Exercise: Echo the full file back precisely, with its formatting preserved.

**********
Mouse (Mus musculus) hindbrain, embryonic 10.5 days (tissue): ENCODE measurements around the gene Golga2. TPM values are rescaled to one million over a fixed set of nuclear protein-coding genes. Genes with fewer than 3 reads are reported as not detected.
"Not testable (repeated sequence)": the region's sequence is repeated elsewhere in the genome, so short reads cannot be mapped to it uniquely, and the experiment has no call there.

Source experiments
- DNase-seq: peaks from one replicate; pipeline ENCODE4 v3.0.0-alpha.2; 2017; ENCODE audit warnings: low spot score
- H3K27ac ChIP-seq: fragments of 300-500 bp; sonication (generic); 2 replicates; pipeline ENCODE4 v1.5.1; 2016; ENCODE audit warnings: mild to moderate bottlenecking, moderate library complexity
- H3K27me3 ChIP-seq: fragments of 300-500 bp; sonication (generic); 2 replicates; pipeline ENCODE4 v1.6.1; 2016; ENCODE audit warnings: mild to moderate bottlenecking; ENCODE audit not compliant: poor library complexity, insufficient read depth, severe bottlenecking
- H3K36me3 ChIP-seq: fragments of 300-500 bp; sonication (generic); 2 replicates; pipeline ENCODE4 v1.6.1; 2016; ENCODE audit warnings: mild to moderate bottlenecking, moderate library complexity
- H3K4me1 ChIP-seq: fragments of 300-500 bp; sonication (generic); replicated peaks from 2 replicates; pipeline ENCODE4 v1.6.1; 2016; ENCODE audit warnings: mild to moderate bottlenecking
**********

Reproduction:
Mouse (Mus musculus) hindbrain, embryonic 10.5 days (tissue): ENCODE measurements around the gene Golga2. TPM values are rescaled to one million over a fixed set of nuclear protein-coding genes. Genes with fewer than 3 reads are reported as not detected.
"Not testable (repeated sequence)": the region's sequence is repeated elsewhere in the genome, so short reads cannot be mapped to it uniquely, and the experiment has no call there.

Source experiments
- DNase-seq: peaks from one replicate; pipeline ENCODE4 v3.0.0-alpha.2; 2017; ENCODE audit warnings: low spot score
- H3K27ac ChIP-seq: fragments of 300-500 bp; sonication (generic); 2 replicates; pipeline ENCODE4 v1.5.1; 2016; ENCODE audit warnings: mild to moderate bottlenecking, moderate library complexity
- H3K27me3 ChIP-seq: fragments of 300-500 bp; sonication (generic); 2 replicates; pipeline ENCODE4 v1.6.1; 2016; ENCODE audit warnings: mild to moderate bottlenecking; ENCODE audit not compliant: poor library complexity, insufficient read depth, severe bottlenecking
- H3K36me3 ChIP-seq: fragments of 300-500 bp; sonication (generic); 2 replicates; pipeline ENCODE4 v1.6.1; 2016; ENCODE audit warnings: mild to moderate bottlenecking, moderate library complexity
- H3K4me1 ChIP-seq: fragments of 300-500 bp; sonication (generic); replicated peaks from 2 replicates; pipeline ENCODE4 v1.6.1; 2016; ENCODE audit warnings: mild to moderate bottlenecking